Wednesday, February 29, 2012
Flashman at the Charge - an introduction
Time for the read of Flashman at the Charge to start, so some of my thoughts about the book before reading. Admittedly it’s a rather unwieldy title, but it’s far better than the attempt to make the book sound amusing as they did with Flash for Freedom. The ‘Charge’ that the title refers to is the celebrated Charge of the Light Brigade immortalised by then Poet Laureate Alfred, Lord Tennyson in his epic poem. A great many can quote one of the poem’s best known lines: ‘Into the valley of Death rode the six hundred’, but I’m not so certain that they could tell you what the poem was about or what war it refers to. It was a celebrated and ultimately futile charge during the equally futile Crimean War.
For the 4th book in a row George MacDonald Fraser links a significant piece of literature to his venal anti-hero. In Flashman it was Tom Brown’s Schooldays, in Royal Flash, Prisoner of Zenda got the Flashman treatment, Harriet Beecher Stowe’s Uncle Tom’s Cabin has a reference in Flash for Freedom and in Flashman at the Charge it is The Charge of the Light Brigade.
To date the Crimean War is probably the best known conflict that Flashy has been involved in, but Flashman at the Charge isn’t just about that. Harry gets himself in out of trouble in beds from London to Central Asia and gets caught up in, not only Britain’s struggle against Russia in the Crimea, but also foils a Russian plan to take over Central Asia, and thus put pressure on Britain’s ‘jewel in the crown’ of India.
There was talk in 2007 that Celtic Films were going to produce a number of the books as TV projects. Picture Palace said that they were going to do Flashman at the Charge, and there was even talk that James Purefoy would be cast as Harry (shame it never came off, because that is almost perfect casting for the lead role). It looked as if they were going to be done along the same lines as Bernard Cornwell’s Sharpe series, which both companies had also been involved in. There was a reason they chose Flashman at the Charge; it is an absolute cracker of a novel. Harry is in his 30’s, so not as hard to cast as when he was younger, and it’s about a conflict which is even now still relatively well known. There’s been recent news that Michael Fassbender has been cast as Harry in a 2013 project, but no word about which of the books is being adapted. I’ve heard similar rumours in the past and they generally don’t come to much. If this one is true I wouldn’t be at all surprised if the plan is to do Flashman at the Charge, Fassbender is the right age for it.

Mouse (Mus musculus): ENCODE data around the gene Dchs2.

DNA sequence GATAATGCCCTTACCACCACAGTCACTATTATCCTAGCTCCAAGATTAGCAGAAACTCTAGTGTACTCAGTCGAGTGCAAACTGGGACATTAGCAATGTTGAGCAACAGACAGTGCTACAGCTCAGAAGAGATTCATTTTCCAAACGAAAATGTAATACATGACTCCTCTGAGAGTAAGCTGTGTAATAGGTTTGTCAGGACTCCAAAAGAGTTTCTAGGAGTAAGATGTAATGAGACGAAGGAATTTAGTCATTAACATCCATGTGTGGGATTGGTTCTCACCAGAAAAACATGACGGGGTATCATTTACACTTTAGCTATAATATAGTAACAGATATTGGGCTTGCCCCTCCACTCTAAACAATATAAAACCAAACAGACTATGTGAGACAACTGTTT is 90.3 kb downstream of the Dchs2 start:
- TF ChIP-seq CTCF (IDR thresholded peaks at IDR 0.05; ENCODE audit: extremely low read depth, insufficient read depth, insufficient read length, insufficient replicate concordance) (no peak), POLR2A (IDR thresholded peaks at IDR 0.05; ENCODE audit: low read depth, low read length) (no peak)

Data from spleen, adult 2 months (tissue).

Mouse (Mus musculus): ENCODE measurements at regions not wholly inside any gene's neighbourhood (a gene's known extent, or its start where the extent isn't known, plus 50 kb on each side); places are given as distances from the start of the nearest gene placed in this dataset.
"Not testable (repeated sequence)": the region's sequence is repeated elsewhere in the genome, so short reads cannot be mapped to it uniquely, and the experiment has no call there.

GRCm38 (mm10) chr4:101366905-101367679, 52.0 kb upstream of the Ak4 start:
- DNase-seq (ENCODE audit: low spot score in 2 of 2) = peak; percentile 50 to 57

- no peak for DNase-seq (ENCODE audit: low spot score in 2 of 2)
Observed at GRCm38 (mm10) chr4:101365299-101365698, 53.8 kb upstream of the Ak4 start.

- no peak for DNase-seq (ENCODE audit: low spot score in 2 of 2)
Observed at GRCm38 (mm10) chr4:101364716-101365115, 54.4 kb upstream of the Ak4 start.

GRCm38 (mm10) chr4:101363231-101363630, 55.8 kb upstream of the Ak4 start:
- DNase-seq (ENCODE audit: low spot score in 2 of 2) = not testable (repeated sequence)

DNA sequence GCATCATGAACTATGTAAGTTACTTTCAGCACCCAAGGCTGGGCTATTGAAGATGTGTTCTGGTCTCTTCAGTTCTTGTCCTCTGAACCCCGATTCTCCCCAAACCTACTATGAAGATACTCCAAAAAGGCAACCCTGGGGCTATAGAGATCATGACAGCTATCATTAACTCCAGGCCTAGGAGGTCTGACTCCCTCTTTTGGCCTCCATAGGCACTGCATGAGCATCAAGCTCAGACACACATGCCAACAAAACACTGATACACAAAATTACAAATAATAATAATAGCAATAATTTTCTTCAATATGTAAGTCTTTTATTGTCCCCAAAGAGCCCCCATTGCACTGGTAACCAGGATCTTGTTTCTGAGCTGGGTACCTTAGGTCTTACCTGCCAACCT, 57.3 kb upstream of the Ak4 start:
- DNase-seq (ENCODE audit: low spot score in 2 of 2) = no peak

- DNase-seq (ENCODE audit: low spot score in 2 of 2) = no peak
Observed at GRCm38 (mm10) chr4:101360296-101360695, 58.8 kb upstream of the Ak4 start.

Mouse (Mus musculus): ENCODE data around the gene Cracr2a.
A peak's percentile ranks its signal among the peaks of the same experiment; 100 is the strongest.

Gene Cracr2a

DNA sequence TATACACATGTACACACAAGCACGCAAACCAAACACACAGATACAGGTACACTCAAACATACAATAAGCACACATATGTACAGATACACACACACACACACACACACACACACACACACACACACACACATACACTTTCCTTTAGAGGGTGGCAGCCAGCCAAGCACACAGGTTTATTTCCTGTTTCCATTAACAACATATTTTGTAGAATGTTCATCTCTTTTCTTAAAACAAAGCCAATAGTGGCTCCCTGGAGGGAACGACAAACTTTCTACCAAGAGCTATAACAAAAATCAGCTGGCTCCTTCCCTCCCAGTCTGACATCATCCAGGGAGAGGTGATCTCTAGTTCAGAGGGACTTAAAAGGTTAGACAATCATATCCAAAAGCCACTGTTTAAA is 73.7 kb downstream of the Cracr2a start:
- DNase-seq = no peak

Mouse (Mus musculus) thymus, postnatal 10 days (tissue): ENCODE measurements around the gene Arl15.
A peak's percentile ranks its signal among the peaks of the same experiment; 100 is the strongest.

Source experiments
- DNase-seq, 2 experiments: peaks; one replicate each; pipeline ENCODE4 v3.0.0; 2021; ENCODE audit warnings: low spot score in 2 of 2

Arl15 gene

This is where you have a significant difference between chronological order and publication order. When readers last saw Harry he had just negotiated with John Charity Spring to take him from New Orleans back home to England. That was in 1849, possibly early spring. Flashman at the Charge picks up in London in 1854, roughly 4 - 5 years have passed since the end of Flash for Freedom and knowing Harry he couldn’t possibly have stayed out of trouble for that long, so readers knew there were more adventures in between Flash for Freedom and Flashman at the Charge, but just when George MacDonald Fraser would get around to writing them was anyone’s guess.
The cover for the edition I’m using, is as customary, has Flashman in the foreground, with a battle scene, most likely the Crimea, in the background. Flashy has his magnificent cavalry whiskers, or ‘tart catchers’ as he amusingly referred to them in Flash for Freedom, on prominent display, he’s wearing that self satisfied smile of his and he’s figged out in full dress military gear, complete with a ridiculous looking helmet and a flag. This one is gonna be fun.